New GenEd Courses

Look for them in the fall 2019 course schedule.   


Chemistry of Global Environmental Issues 

Science and Technology, Chemistry 0877
Global warming. Climate change. Ozone Layer. Carbon Footprint. Ocean Acidification. Pollution. The Greenhouse Gas Effect. The ramifications of these issues, for the environment you live in are debated in such venues as the living (and dorm) room, the news, the halls of Congress, and the United Nations. The primary objective of this course is to pull back the veil on the scientific aspects of these topics while giving you the scientific background so that you can better understand and evaluate the potential impact of these significant environmental topics.


Environmental Life Cycle Analysis: Does Buying Green Matter?

Quantitative Literacy, Earth and Environmental Science (EES) 0874
With increasing societal awareness of environmental sustainability, many industry and business sectors have prioritized the development and application of gree technology and/or green processes over the course of a product’s life span. Life cycle analysis (LCA) is a scientific methodology that systematically examines both cumulative and potential evironmental impacts of a product over its entire life cycle, ranging from the extraction of raw Earth materials to its disposal when all the materials ultimately return to the Earth. LCA can also provide comparative impacts among the different products, and both campanies and consumers benefit from the evironmental rating systems for their marketing and decision making processes. Through this course, we will learn how LCA model works in detail, using real-world examples, such as paper vs plastic bags, cathode ray tube (CRT) vs liquid crystal display (LCD) technology, as well as electronic wastes.


Evil Plots

Quantitative Literacy, Earth and Environmental Science (EES) 0873
Computer technology and the internet have produced a glut of digital information that can’t be communicated without using charts and graphs. But like all forms of human communication, graphs can fib a little or lie outright. There are three basic ways data visualizations can go wrong: (1) The plot can be evil, designed to persuade or mislead rather than inform; (2) the data set may be suspect (too small, biased, or full of errors); or (3) even if the plot and data are okay, they may not support the claims being made. In this class, we will explore the representation and misrepresentation of data, learn the questions to ask about data quality, and how to spot falsehoods and fallacies in the digital age. Examples will be drawn from science, politics, marketing, business and more. Protect yourself by learning to spot evil plots!


Media in a Hyper-Mediated World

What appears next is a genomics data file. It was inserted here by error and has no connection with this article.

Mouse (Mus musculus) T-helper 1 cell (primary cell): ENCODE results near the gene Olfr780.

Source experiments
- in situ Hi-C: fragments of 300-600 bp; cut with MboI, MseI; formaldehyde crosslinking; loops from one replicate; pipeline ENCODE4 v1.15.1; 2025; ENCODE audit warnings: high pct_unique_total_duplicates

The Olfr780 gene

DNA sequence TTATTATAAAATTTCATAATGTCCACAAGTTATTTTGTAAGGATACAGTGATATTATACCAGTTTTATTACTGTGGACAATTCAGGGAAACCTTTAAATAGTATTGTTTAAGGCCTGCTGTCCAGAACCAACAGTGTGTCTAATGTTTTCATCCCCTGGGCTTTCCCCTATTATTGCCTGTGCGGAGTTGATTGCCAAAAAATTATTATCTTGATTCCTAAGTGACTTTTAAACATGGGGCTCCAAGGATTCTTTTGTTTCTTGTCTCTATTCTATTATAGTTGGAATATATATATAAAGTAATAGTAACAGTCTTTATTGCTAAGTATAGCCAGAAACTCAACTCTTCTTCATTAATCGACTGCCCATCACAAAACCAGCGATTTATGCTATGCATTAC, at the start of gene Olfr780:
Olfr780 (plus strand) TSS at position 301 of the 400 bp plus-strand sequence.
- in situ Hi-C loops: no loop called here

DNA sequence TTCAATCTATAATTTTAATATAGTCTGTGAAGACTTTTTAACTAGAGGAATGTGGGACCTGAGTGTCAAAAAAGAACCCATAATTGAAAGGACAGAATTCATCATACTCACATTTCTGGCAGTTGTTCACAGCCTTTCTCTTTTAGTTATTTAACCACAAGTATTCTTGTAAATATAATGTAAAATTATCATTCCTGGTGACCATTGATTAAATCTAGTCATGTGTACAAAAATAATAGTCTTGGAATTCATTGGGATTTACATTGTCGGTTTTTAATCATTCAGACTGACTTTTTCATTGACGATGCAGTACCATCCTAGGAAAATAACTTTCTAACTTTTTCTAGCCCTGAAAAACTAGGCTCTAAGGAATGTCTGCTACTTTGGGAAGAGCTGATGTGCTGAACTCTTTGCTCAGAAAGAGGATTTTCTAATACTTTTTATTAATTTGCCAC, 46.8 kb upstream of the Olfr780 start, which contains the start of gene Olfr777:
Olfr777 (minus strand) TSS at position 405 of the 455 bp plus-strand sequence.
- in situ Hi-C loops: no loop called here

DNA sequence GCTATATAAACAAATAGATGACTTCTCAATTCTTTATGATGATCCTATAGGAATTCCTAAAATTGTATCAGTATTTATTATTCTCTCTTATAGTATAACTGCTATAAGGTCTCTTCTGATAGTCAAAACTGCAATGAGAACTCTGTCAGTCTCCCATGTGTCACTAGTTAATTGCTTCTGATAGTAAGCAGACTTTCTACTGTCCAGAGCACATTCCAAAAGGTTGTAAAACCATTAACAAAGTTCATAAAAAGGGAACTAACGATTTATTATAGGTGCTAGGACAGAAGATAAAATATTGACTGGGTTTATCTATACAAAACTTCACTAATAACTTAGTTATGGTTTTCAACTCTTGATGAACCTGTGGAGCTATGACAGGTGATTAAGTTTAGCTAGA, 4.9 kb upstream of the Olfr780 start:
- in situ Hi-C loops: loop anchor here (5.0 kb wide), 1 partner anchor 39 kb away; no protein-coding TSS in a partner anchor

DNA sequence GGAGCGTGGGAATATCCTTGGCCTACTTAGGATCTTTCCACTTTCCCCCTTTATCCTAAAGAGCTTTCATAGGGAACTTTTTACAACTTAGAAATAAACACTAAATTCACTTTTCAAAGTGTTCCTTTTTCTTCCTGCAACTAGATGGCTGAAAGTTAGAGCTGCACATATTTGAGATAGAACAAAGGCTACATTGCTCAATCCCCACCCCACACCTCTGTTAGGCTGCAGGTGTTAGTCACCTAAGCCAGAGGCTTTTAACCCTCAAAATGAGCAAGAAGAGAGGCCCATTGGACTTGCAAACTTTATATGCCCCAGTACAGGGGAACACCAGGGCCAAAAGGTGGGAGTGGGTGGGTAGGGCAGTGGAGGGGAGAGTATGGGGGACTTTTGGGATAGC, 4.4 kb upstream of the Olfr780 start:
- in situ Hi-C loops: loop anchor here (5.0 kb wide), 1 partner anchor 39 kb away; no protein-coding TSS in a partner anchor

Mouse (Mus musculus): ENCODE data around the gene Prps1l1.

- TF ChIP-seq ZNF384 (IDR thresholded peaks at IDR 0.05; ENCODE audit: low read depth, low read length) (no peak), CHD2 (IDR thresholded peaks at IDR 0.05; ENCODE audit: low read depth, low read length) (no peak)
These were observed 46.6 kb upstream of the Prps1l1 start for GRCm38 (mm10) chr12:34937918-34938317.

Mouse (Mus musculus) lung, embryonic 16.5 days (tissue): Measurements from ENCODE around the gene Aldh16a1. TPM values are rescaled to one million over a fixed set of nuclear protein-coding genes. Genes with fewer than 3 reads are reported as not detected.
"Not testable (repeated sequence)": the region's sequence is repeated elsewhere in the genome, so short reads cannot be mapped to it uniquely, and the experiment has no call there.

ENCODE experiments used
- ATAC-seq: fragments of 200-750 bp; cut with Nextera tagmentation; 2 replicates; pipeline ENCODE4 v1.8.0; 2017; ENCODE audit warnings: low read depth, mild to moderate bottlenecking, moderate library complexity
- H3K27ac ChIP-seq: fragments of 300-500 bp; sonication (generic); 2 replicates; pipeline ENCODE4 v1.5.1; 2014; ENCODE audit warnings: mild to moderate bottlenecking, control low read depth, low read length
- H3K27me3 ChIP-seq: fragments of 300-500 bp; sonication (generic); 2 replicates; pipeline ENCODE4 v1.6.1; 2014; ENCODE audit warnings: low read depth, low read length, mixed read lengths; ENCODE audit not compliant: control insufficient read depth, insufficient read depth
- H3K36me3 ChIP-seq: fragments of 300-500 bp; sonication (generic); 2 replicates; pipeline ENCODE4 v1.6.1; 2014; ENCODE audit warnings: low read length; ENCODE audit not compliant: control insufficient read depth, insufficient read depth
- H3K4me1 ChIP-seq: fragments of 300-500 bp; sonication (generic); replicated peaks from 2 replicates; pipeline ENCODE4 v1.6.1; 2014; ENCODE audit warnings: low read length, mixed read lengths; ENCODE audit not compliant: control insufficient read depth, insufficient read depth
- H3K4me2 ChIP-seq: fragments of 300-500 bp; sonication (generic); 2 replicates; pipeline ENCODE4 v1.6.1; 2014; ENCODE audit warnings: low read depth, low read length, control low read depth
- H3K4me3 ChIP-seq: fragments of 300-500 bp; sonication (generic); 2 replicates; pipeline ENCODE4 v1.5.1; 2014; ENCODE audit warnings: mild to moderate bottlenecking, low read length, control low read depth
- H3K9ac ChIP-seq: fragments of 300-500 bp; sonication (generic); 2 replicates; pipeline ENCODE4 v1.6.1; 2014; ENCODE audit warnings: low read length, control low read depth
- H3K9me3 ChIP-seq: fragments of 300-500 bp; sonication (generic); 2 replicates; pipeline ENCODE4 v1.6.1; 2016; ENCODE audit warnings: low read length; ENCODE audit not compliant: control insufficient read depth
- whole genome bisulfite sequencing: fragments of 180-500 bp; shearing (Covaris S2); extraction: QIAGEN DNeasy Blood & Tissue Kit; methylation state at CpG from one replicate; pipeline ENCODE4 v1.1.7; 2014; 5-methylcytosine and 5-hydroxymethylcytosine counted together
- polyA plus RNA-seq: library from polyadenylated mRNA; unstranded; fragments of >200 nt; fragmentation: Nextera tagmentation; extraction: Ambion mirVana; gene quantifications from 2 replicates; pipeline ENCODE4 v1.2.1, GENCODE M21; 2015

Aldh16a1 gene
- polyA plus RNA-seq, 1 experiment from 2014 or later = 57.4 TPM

Human Behavior, Media Studies and Production 0873
The Internet-fueled democratization of media creation has enabled anyone to be a publisher, and has given audiences almost infinite choices — with both great and
questionable effects. In a world of information abundance, it can be difficult to discern fact from opinion and truth from fiction. We need to know how to wade through this barrage of information with a critical eye, to be better informed and ultimately become creators of media ourselves. Media in a Hyper-Mediated World is a course designed to help students navigate 21st century media, starting by becoming active users of media, not just passive consumers. Students will employ principles of media literacy in analyzing and creating messages on a variety of topics using a combination of writing, image production, sound production and creative work with digital media. In order to become active participants in an information society, students will examine the factors that assist them in acting responsibly in media environments.


Study Criminal Behavior at Temple Rome – Summer I

  Study Criminal Behavior at Temple Rome – Summer I.  This GenEd course will explore Criminal Behavior in the birth place of criminology.  We use the city of Rome as our backdrop and explore criminality though some of the sensational cases that have shocked the citizens of Rome. We will examine the question of nature vs nurture through criminological theories, as we visit memorable sites, like the Crypt of the Capuchins and the Jewish Museum of Rome and the Jewish Ghetto, and the Mamertine Prison.  Building on the theoretical foundation established in the first half of the semester, we will shift our focus onto specific areas of crime, including violence against women, organized crime and juveniles and situational crime prevention.  In addition, we will visit the Colosseum to understand modern society’s zeal for violence.  These classes are geared toward experiential learning.  As much as possible, we will take advantage of the rich history and culture of Rome as part of the learning experience.  This class will be taught by Prof. Catresa G. Meyers.  For more information contact Prof. Meyers at  Deadline is Feb. 15, 2019.

Midday Arts Series: A Poetry Reading with Ryan Eckes

 Wednesday, October 18, 2017 // 1:00 pm

Paley Library: Ground Floor Lecture Hall — 1210 W. Berks Street, Philadelphia, PA 19122

Ryan Eckes

Please join us for an afternoon of poetry with Temple University alumnus and Philadelphia poet Ryan Eckes. He will read from his latest manuscript, General Motors, which centers around labor and the influence of public and private transportation on city life. Eckes’ other books include Valu-Plus and Old News (Furniture Press 2014, 2011), and his poetry can be found in Tripwire, Slow Poetry in America Newsletter, Public Pool, Entropy, and elsewhere. Eckes has worked as an adjunct professor at numerous colleges and is pro-union. He won a Pew Fellowship in 2016.

Laura Spagnoli, Associate Professor of Instruction in French at Temple, will open the event with a poetry reading.